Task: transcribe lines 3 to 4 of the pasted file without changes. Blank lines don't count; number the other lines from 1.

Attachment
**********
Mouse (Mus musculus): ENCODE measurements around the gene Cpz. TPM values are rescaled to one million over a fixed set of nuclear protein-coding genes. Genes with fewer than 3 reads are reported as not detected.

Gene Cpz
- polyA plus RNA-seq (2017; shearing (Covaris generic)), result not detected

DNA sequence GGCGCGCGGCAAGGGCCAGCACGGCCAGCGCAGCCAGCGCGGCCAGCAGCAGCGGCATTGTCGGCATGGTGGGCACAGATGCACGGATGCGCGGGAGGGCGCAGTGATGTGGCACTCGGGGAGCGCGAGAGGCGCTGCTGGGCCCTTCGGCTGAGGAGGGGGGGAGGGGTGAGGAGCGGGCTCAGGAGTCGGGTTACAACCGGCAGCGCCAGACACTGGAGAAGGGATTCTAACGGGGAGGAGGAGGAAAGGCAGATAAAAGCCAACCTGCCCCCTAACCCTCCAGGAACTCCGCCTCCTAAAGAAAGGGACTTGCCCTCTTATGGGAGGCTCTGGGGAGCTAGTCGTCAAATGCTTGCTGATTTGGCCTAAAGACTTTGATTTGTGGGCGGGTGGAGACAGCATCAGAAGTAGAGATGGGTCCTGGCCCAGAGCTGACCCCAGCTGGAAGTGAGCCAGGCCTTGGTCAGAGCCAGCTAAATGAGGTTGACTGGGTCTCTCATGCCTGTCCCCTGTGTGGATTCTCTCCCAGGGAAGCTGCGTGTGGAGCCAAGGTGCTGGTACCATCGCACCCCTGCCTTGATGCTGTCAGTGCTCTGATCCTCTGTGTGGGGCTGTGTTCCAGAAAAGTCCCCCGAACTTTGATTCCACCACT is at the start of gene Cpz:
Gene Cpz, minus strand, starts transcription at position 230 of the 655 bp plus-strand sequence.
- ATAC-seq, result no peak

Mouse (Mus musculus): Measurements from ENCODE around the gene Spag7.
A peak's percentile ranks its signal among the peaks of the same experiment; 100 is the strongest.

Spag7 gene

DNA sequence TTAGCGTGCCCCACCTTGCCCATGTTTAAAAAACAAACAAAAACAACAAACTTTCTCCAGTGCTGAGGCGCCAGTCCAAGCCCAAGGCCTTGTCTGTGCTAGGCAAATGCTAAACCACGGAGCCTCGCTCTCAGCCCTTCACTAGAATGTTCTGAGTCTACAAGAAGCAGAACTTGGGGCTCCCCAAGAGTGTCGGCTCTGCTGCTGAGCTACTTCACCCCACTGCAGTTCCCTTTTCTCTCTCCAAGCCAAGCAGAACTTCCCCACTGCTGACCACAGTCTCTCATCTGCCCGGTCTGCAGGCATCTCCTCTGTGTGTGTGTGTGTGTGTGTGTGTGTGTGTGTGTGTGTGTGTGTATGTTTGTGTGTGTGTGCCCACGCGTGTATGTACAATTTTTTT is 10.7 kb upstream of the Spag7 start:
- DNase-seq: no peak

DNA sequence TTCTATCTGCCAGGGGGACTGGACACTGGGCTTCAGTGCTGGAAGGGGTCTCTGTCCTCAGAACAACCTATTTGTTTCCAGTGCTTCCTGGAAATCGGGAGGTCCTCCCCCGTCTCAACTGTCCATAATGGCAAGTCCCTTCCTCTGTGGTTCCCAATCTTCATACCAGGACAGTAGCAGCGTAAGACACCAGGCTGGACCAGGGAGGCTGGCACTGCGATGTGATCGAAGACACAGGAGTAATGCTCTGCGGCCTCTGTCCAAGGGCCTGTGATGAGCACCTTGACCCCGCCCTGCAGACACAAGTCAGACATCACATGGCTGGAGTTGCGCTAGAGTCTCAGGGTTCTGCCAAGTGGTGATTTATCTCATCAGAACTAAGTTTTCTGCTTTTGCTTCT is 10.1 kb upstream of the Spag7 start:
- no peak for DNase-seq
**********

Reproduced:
- polyA plus RNA-seq (2017; shearing (Covaris generic)), result not detected

DNA sequence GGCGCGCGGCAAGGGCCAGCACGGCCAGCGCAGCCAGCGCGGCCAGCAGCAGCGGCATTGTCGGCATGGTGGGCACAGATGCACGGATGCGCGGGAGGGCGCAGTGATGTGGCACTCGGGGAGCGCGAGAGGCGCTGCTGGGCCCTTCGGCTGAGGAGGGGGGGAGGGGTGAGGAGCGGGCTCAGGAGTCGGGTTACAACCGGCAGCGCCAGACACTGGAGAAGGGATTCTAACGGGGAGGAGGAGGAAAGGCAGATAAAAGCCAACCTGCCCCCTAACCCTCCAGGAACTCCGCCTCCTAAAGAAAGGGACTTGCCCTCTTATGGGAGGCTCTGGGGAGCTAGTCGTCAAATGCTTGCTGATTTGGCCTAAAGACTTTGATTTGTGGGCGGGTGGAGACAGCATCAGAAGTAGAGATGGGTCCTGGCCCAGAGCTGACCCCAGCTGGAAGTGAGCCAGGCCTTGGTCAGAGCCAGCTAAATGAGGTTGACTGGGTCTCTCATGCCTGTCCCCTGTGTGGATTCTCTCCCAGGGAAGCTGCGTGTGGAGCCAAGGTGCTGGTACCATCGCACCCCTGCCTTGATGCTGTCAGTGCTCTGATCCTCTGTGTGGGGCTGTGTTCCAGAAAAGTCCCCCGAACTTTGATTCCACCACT is at the start of gene Cpz: